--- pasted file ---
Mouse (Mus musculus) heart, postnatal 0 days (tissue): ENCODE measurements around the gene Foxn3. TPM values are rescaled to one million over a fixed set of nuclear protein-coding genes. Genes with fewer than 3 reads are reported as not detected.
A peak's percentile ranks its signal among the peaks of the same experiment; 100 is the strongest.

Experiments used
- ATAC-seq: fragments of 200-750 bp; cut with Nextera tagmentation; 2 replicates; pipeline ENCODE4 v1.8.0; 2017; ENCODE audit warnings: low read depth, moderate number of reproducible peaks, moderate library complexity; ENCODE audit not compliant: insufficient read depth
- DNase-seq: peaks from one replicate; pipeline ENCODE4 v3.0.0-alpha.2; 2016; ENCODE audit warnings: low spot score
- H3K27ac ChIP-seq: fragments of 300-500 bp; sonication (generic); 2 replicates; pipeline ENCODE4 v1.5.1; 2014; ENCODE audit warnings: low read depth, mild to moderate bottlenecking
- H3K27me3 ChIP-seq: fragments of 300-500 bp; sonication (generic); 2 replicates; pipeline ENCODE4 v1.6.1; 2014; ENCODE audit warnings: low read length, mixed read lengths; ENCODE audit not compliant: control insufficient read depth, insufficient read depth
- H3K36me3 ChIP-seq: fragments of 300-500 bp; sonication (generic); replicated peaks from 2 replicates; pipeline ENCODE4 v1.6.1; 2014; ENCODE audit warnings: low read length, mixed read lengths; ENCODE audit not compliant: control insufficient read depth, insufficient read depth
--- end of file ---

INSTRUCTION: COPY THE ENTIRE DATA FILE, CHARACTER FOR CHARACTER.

Mouse (Mus musculus) heart, postnatal 0 days (tissue): ENCODE measurements around the gene Foxn3. TPM values are rescaled to one million over a fixed set of nuclear protein-coding genes. Genes with fewer than 3 reads are reported as not detected.
A peak's percentile ranks its signal among the peaks of the same experiment; 100 is the strongest.

Experiments used
- ATAC-seq: fragments of 200-750 bp; cut with Nextera tagmentation; 2 replicates; pipeline ENCODE4 v1.8.0; 2017; ENCODE audit warnings: low read depth, moderate number of reproducible peaks, moderate library complexity; ENCODE audit not compliant: insufficient read depth
- DNase-seq: peaks from one replicate; pipeline ENCODE4 v3.0.0-alpha.2; 2016; ENCODE audit warnings: low spot score
- H3K27ac ChIP-seq: fragments of 300-500 bp; sonication (generic); 2 replicates; pipeline ENCODE4 v1.5.1; 2014; ENCODE audit warnings: low read depth, mild to moderate bottlenecking
- H3K27me3 ChIP-seq: fragments of 300-500 bp; sonication (generic); 2 replicates; pipeline ENCODE4 v1.6.1; 2014; ENCODE audit warnings: low read length, mixed read lengths; ENCODE audit not compliant: control insufficient read depth, insufficient read depth
- H3K36me3 ChIP-seq: fragments of 300-500 bp; sonication (generic); replicated peaks from 2 replicates; pipeline ENCODE4 v1.6.1; 2014; ENCODE audit warnings: low read length, mixed read lengths; ENCODE audit not compliant: control insufficient read depth, insufficient read depth